Learning How to Learn: The Chunking Puzzle

02.01.2018 | Cameron Ficca

I recently started an online course through Coursera called “Learning How to Learn,” after a colleague recommended it. While there are no shortcuts that completely revolutionize the way that we learn new information, there are several tips and tricks that people can employ to enhance their pursuits.

For me, my biggest breakthrough came in the second week of the course. In week one, we learned about the different modes of thinking: focused and diffuse modes, which Jennifer Gehrt wrote about in a blog post titled, “Master Your Mental Toolbox in 2018.” While I found focused and diffuse modes of thinking interesting, my biggest “ah-ha!” moment was in week two when I learned about “chunking.”

When you learn something new, your brain creates chunks of knowledge to help to understand a concept. The easiest way to understand “chunking” is to think of chunks of information as a puzzle. Each chunk is a set of separate pieces that, once connected, allows you to see the full picture of the puzzle.

Building these chunks is not always easy. To build a solid chunk of information or understanding, it takes intent, focus and repetition to make the. In fact, there are even some popular study habits that stunt chunk development. Some of these habits include:

  • Highlighting too many notes in a text book or notebook. By highlighting too much information, you can overwhelm your brain with facts and limit your brain from understanding the context of how or when to use the chunk.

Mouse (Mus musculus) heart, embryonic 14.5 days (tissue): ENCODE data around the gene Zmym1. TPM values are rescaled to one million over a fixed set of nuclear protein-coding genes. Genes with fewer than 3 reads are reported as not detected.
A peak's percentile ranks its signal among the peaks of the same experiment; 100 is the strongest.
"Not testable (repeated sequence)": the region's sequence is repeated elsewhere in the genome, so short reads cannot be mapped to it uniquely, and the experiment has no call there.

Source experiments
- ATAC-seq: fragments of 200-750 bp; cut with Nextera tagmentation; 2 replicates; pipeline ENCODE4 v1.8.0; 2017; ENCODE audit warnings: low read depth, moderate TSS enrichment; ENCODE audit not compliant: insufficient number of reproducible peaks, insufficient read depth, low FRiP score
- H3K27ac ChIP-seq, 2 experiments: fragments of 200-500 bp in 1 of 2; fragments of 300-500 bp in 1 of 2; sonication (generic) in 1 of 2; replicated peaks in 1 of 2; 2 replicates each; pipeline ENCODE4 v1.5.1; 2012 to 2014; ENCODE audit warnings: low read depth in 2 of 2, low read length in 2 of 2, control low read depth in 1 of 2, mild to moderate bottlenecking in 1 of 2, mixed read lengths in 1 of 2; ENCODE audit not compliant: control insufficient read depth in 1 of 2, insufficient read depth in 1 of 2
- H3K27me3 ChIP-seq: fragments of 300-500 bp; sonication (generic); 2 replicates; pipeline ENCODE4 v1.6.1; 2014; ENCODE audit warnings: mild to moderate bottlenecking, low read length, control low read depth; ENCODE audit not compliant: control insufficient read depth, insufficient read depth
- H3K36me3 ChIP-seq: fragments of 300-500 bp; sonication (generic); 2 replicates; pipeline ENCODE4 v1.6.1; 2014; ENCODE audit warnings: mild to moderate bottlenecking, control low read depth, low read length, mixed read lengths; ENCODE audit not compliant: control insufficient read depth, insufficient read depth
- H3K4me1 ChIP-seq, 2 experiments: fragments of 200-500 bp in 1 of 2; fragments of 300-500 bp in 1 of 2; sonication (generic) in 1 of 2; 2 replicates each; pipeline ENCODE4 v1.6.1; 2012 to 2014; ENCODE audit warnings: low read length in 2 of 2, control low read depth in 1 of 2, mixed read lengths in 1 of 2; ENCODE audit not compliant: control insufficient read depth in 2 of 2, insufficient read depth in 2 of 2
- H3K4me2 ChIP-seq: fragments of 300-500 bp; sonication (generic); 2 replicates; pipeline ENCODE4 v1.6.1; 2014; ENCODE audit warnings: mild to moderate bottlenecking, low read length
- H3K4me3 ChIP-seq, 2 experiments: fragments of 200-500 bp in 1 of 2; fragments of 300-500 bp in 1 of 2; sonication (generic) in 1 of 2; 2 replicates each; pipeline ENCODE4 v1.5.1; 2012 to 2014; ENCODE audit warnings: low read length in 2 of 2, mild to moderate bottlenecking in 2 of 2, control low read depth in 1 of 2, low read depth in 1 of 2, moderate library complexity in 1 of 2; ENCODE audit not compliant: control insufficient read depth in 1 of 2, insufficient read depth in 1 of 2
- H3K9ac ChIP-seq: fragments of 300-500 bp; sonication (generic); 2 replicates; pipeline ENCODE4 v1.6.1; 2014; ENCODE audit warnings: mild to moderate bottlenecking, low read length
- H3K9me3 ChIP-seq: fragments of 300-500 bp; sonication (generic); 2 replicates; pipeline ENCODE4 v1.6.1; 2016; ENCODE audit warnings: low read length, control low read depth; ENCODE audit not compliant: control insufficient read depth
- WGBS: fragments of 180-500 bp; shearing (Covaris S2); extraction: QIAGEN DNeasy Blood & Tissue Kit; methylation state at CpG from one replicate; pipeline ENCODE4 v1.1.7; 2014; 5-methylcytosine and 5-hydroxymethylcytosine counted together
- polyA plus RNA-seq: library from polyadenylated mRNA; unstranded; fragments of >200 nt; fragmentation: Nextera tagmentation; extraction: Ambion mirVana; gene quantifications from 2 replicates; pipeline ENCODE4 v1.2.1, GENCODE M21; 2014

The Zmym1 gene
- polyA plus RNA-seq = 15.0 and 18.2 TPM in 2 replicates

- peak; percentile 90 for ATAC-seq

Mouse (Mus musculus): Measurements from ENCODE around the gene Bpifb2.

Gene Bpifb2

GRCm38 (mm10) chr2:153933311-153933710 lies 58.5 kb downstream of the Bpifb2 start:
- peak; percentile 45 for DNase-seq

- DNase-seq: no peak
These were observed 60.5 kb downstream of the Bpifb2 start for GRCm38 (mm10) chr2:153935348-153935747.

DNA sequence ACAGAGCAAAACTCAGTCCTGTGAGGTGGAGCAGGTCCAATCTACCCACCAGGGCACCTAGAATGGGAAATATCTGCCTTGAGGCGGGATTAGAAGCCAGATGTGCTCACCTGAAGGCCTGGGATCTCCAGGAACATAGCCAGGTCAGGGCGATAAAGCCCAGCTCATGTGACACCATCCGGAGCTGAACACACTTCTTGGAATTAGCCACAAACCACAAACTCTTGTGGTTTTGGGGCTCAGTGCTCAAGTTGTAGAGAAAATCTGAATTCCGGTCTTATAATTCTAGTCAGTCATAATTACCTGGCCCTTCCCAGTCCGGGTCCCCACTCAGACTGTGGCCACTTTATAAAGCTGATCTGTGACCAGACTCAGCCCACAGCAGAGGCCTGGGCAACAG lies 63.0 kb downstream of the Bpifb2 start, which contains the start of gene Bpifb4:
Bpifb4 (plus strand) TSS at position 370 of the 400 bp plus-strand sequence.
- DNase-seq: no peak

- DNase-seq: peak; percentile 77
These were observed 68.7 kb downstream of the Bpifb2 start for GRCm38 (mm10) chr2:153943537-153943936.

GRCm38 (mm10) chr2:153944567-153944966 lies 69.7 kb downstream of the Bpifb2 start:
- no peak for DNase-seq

• Studying material you already know. Often it is tempting and affirming to review material you already have mastered, but this is problematic because this creates a false sense of mastery. Instead of feeling like there is more to be learned, our brain relays messages of completion. Think of math. Just because we know the pythagorean theorem specifically, does not mean we know algebra as a whole.

There is also a concept called the “Illusion of Competence,” which is when the mind completes a task related to learning and you think the learning is done, when in reality, learning has not taken place. Think of a student in lecture who is flipping between note-taking, texting, and tweeting for example. The student may feel that the lecture was easy, but in reality, the mind was not fully engaged with the material. This gives a false sense of understanding, which tends to cause a relaxation, because the student feels he or she knows the material and will not need to review or think deeper.

Barbara Oakley, one of the course instructors recommends these strategies to help improve comprehension and information retention so you can successfully build chunks of knowledge and avoid the Illusion of Competence:

  • Recall: After reading material or a lecture, try and comprehend as much as you can without referring to notes. This will show how much information you retained initially.
  • Self-testing: You should try and quiz yourself to see how much you know — another variation of recall. This is one of the most effective ways to retain information.

Studies have shown that those who were able to recall the information after reviewing it knew the material better than those who simply reread the material multiple times. And by self-testing, you challenge yourself to focus more on the material, rather than quickly skimming over it and tricking your brain into a false sense of competency.

If you’re interested in learning how to learn, I would encourage you to check out Coursera’s free online course. It has been of tremendous value to help me understand how the mind works and how I can take further control of my own learning, whether it is in the classroom or when you’re attempting to build new professional or personal skills.


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